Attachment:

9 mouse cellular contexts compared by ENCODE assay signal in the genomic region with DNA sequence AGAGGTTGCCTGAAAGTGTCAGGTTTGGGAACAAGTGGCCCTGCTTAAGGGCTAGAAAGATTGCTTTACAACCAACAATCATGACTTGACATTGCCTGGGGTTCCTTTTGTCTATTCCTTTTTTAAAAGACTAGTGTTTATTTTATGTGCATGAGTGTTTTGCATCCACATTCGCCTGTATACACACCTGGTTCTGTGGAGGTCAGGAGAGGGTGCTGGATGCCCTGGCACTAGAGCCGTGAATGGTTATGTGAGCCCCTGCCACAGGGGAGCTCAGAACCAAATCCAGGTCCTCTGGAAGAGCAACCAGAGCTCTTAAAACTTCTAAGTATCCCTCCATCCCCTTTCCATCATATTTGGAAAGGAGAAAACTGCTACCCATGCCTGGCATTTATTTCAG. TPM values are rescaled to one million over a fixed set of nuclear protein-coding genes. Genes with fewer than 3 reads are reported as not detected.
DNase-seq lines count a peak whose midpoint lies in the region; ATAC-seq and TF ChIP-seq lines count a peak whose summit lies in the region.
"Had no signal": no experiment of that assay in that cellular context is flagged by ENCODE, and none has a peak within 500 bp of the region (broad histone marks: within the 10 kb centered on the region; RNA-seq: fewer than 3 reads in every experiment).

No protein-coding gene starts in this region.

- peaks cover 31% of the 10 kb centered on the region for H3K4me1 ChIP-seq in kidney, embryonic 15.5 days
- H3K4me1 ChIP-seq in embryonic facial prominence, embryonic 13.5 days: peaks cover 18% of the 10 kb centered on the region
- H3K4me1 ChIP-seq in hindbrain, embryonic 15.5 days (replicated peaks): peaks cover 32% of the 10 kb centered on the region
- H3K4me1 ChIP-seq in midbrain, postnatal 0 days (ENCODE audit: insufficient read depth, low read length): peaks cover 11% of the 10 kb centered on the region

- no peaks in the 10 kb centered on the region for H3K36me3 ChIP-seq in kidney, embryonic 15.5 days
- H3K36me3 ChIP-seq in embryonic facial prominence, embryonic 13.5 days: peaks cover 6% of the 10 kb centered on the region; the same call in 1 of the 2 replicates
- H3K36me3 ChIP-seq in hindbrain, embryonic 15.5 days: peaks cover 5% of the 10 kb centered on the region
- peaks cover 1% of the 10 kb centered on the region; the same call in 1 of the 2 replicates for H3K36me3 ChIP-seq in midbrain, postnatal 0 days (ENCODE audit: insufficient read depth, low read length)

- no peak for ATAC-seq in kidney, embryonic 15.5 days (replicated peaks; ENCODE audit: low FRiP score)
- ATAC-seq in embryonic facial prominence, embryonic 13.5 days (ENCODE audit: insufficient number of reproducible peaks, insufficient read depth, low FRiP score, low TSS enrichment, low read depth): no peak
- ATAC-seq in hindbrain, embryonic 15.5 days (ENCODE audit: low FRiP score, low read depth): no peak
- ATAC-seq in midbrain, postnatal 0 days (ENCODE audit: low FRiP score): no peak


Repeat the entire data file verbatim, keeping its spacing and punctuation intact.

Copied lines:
9 mouse cellular contexts compared by ENCODE assay signal in the genomic region with DNA sequence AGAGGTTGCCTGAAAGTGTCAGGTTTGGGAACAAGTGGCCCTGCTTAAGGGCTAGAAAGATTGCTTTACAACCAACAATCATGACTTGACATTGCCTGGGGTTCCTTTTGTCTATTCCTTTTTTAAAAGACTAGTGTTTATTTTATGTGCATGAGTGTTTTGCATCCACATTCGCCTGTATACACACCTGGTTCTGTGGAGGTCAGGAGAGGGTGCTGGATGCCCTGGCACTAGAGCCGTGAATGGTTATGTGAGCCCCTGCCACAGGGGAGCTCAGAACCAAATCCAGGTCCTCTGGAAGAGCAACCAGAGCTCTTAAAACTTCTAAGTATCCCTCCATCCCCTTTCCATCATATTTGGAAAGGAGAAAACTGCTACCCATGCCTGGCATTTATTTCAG. TPM values are rescaled to one million over a fixed set of nuclear protein-coding genes. Genes with fewer than 3 reads are reported as not detected.
DNase-seq lines count a peak whose midpoint lies in the region; ATAC-seq and TF ChIP-seq lines count a peak whose summit lies in the region.
"Had no signal": no experiment of that assay in that cellular context is flagged by ENCODE, and none has a peak within 500 bp of the region (broad histone marks: within the 10 kb centered on the region; RNA-seq: fewer than 3 reads in every experiment).

No protein-coding gene starts in this region.

- peaks cover 31% of the 10 kb centered on the region for H3K4me1 ChIP-seq in kidney, embryonic 15.5 days
- H3K4me1 ChIP-seq in embryonic facial prominence, embryonic 13.5 days: peaks cover 18% of the 10 kb centered on the region
- H3K4me1 ChIP-seq in hindbrain, embryonic 15.5 days (replicated peaks): peaks cover 32% of the 10 kb centered on the region
- H3K4me1 ChIP-seq in midbrain, postnatal 0 days (ENCODE audit: insufficient read depth, low read length): peaks cover 11% of the 10 kb centered on the region

- no peaks in the 10 kb centered on the region for H3K36me3 ChIP-seq in kidney, embryonic 15.5 days
- H3K36me3 ChIP-seq in embryonic facial prominence, embryonic 13.5 days: peaks cover 6% of the 10 kb centered on the region; the same call in 1 of the 2 replicates
- H3K36me3 ChIP-seq in hindbrain, embryonic 15.5 days: peaks cover 5% of the 10 kb centered on the region
- peaks cover 1% of the 10 kb centered on the region; the same call in 1 of the 2 replicates for H3K36me3 ChIP-seq in midbrain, postnatal 0 days (ENCODE audit: insufficient read depth, low read length)

- no peak for ATAC-seq in kidney, embryonic 15.5 days (replicated peaks; ENCODE audit: low FRiP score)
- ATAC-seq in embryonic facial prominence, embryonic 13.5 days (ENCODE audit: insufficient number of reproducible peaks, insufficient read depth, low FRiP score, low TSS enrichment, low read depth): no peak
- ATAC-seq in hindbrain, embryonic 15.5 days (ENCODE audit: low FRiP score, low read depth): no peak
- ATAC-seq in midbrain, postnatal 0 days (ENCODE audit: low FRiP score): no peak